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GST one of the most complex, and second highest tax rate in world: World Bank

GST one of the most complex, and second highest tax rate in world: World Bank


The goods and services tax (GST) implemented by the Narendra Modi government from 1 July 2017 is one of the most complex with the second highest tax rate in the world among a sample of 115 countries which have a similar indirect tax system, the World Bank said in a report.

Structure of India's GST:

GST Stands for Goods and service tax.It is Indirect tax.

  • India’s GST structure has five tax slabs of 0, 5%, 12%, 18%, and 28%.
  •  There are several exempted sales and exports are zero rated, which allows exporters to claim refund for taxes paid on inputs.
  • Separately, gold is taxed at 3% rate, precious stones at 0.25%, while alcohol, petroleum products, stamp duties on real estate and electricity duties are excluded from the GST and continue to be taxed by the state governments at state-specific rates.

World scenario of GST:

As many as 49 countries around the world have a single slab of GST, while 28 countries use two slabs, and only five countries, including India, use four non-zero slabs.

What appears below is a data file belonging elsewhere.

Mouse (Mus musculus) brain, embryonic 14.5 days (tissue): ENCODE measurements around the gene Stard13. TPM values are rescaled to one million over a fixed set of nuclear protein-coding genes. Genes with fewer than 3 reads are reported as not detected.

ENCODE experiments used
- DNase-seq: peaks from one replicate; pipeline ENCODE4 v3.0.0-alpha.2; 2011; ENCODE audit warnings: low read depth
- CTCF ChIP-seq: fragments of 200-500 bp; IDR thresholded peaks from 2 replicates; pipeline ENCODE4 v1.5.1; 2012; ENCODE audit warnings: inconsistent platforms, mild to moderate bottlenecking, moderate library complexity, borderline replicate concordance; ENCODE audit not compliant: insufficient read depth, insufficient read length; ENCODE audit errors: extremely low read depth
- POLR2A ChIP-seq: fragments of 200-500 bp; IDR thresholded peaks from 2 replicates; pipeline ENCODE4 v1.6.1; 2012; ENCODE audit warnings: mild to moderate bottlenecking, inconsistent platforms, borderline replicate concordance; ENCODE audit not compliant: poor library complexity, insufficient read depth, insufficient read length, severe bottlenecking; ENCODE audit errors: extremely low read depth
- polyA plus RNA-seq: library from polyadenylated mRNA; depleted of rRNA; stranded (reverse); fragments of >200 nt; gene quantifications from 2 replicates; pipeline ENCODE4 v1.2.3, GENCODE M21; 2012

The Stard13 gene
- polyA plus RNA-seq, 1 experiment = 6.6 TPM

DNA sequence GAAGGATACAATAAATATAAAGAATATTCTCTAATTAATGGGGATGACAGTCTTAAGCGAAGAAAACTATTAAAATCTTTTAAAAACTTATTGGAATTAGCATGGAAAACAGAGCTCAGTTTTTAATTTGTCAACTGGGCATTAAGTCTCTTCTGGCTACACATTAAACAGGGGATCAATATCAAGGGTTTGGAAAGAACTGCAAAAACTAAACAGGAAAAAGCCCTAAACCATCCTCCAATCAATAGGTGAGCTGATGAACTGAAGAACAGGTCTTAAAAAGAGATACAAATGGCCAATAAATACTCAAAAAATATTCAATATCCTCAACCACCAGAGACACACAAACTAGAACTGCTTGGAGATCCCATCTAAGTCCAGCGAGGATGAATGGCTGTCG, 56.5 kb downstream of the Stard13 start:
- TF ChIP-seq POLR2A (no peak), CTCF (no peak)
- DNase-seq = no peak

The countries that use four or more slabs of GST include Italy, Luxembourg, Pakistan and Ghana. Thus, India has among the highest number of different GST slabs in the world.

World bank's stand:

  • The World Bank, in its bi-annual India Development Update released on14th March 2018 the introduction of GST has been accompanied by state administrations experiencing disruptions in initial days after GST’s introduction.

This included lack of clarity on discontinuation of local taxes, for example, in Tamil Nadu where the state government devolved an entertainment tax to local governments in order to impose it over and above a 28% GST.

To preserve revenue collections, Maharashtra has also increased motor vehicles tax to compensate for losses due to GST.

  •  Increased administrative tax compliance burden on firms and a locking-up of working capital due to slow tax refund processing
  • “High compliance costs are also arising because the prevalence of multiple tax rates implies a need to classify inputs and outputs based on the applicable tax rate.
  • International experience suggests that the adjustment process can affect economic activity for multiple months, the benefits of the GST are likely to outweigh its costs in the long run.